Meanwhile, Nate Benefield, senior vice president at the Commonwealth Foundation, a free-market think tank, put the blame squarely on the federal government.

“The fact that inflation is at the highest level in decades should be no surprise to anyone,” said Benefield. “That’s what happens when the government prints more money to fund massive deficits. Voters are increasingly aware of the consequences of “free money”—higher prices, smaller packages, and shortages, all of which hurt low-income households the hardest. Policymakers—at the federal, state, and local levels—need to act now to rein in government spending to protect working families.”

But U.S. Representative Madeleine Dean (D-Montgomery) rejected the often-made argument that federal spending leads to inflation during a Zoom press conference to tout the recently approved $1.2 trillion infrastructure bill.

“This bill, the infrastructure bill, will be an economic engine,” said Dean. “It will relieve inflationary status right now…As we do invest in infrastructure, the supply chain problems will be eased.”

Republican Christian Nascimento, who is running for Dean’s seat, thinks Dean’s stance runs against basic economics and real-life experience. “People are finding that stores are out of stock on goods, and what they do have is more expensive than ever.  When consumers spend more on everyday goods, they have less money to save for an emergency. That puts families in a precarious position and can keep people from rising to the middle class.

“The local businesses that I speak with every day are being forced to raise their own prices due to their cost of goods rising – and that’s assuming that they can find employees to help them remain open. All that the (Biden) administration and members of Congress have been able to do lament high gas prices and suggest that we lower our expectations and consider this a ‘new normal.’

“My fear is that all of the impending and proposed government spending will make this situation that much worse, and continue to increase prices in anticipation of a flood of spending, without a significant improvement in the supply chain,” Nascimento said.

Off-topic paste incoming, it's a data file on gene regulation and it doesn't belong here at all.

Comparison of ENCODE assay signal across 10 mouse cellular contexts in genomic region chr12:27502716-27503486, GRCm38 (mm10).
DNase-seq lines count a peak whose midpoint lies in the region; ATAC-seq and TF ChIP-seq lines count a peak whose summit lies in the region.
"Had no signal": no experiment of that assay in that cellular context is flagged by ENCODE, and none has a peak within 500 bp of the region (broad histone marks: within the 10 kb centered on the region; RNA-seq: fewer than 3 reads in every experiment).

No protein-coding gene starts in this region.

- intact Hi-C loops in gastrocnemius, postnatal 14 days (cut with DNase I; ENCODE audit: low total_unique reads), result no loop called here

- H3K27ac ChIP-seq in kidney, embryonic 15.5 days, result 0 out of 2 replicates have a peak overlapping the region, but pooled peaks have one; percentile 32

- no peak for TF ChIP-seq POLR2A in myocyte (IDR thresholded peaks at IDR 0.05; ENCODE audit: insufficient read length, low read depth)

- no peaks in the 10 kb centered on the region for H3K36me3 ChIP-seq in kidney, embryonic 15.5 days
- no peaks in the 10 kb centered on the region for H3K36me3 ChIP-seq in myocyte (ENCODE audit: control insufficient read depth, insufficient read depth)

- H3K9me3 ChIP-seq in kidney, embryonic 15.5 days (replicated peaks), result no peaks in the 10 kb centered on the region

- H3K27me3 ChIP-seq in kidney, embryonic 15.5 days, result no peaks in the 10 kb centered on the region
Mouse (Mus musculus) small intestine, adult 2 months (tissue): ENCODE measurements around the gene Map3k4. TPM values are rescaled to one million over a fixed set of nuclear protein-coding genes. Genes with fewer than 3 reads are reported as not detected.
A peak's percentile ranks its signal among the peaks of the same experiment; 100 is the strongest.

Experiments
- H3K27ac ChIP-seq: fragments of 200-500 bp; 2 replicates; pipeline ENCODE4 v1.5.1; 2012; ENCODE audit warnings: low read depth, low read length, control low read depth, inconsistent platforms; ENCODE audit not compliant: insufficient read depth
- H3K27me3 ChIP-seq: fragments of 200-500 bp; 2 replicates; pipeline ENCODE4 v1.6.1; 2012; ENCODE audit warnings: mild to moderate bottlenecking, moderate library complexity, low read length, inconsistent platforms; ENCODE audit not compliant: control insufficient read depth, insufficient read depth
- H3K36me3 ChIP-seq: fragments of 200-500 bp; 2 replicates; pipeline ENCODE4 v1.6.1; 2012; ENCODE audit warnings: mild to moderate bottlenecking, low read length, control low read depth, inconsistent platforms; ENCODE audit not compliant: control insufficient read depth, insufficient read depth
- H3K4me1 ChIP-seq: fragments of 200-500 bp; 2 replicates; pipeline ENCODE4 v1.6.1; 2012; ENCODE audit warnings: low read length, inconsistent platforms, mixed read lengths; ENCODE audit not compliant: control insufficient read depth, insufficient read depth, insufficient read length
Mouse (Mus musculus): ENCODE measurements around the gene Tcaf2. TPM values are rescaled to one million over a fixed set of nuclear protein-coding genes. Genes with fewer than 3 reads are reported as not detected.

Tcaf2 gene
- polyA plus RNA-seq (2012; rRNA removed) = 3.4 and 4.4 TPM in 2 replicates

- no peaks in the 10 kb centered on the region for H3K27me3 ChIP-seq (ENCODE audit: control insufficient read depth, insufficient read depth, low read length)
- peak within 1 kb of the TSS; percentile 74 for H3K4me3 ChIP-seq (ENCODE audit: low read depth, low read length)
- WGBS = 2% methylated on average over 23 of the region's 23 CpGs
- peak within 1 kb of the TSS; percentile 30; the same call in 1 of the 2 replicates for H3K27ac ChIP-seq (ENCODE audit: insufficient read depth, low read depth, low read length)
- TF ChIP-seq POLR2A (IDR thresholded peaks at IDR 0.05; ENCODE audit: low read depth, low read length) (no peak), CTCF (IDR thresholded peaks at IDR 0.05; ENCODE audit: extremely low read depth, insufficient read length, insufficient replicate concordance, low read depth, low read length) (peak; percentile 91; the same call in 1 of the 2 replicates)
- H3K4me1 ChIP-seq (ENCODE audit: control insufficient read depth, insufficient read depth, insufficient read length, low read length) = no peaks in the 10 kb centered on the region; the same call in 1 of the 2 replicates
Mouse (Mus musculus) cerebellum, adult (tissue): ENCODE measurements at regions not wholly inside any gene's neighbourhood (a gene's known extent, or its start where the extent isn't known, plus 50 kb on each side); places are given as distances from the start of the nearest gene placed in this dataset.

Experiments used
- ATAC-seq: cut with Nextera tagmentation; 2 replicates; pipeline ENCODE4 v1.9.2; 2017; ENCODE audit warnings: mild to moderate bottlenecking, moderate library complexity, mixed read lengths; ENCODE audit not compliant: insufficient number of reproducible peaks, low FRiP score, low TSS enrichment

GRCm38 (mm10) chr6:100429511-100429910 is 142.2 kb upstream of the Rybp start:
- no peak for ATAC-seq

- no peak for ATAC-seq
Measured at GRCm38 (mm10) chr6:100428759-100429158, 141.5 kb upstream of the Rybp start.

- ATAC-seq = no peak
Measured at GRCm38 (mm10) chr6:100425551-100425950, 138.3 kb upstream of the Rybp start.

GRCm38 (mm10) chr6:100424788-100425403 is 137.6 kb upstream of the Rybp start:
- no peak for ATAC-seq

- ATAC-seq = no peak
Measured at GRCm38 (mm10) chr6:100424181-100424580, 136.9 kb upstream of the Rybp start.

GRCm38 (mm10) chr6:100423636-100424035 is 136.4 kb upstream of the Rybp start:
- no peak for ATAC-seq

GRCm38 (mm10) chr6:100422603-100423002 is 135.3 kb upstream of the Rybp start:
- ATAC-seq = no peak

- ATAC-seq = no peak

And David Galluch, a Republican candidate for Congress in Delaware County, said, “Inflation is taking its toll on everyone. Last month we saw the largest jump in prices on a yearly basis, 6.2 percent, in over 30 years. People are paying more for food, more for gas, and more for daily essentials they can’t live without. Growing up with a single mom, who worked two jobs most of my childhood, I know first-hand how hard these price increases are on all of us.

“Unfortunately, this spike in inflation may very well climb due to President Biden’s intention to increase government spending further. If he and Congress continue on their current course, inflation will continue unabated and the Fed may eventually need to raise interest rates sharply to counteract inflationary pressure. At that point, we risk a recession, which would further compound the pain American families will feel,” Galluch said.

Jeff Bartos, a Montgomery County businessman who is running for the U.S. Senate, agreed the Biden administration is to blame.

“As a direct result of Joe Biden’s disastrous economic policies, inflation is running away to record highs and is impacting Pennsylvania families every day,” Bartos said. “From the grocery store to the gas pump, working families are feeling the devastating effects of the Biden administration’s inflation crisis. Whether you are running a small business or in charge of your family’s finances, your hard-earned dollars aren’t going as far, and the rising price of everyday necessities is impacting your life. Make no mistake, this is Joe Biden’s tax on Main Street businesses and working families.”